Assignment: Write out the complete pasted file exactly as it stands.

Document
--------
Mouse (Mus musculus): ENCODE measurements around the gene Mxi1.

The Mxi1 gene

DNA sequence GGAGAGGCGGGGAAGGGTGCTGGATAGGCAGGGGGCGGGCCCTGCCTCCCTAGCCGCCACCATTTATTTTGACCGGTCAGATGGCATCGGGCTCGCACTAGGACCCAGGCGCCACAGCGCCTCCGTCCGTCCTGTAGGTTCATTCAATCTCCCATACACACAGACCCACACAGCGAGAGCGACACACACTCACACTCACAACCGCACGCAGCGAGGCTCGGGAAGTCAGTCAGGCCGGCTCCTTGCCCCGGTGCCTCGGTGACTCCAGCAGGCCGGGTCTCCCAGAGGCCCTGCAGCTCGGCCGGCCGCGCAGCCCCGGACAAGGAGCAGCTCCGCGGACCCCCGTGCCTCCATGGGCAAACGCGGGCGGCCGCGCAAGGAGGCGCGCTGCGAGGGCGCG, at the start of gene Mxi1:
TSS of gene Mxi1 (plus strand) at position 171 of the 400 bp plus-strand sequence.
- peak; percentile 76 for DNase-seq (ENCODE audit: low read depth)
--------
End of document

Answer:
Mouse (Mus musculus): ENCODE measurements around the gene Mxi1.

The Mxi1 gene

DNA sequence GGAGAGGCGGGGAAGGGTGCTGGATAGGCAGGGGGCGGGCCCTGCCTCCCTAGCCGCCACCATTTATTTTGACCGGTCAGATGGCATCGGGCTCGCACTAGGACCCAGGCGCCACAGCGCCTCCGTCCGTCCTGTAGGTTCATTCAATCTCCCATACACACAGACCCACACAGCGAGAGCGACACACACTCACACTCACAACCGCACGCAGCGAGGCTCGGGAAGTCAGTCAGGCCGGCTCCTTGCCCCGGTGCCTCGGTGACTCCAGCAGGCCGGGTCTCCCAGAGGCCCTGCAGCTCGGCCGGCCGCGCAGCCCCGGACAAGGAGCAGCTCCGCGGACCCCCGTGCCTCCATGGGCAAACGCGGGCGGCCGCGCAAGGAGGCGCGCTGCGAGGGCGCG, at the start of gene Mxi1:
TSS of gene Mxi1 (plus strand) at position 171 of the 400 bp plus-strand sequence.
- peak; percentile 76 for DNase-seq (ENCODE audit: low read depth)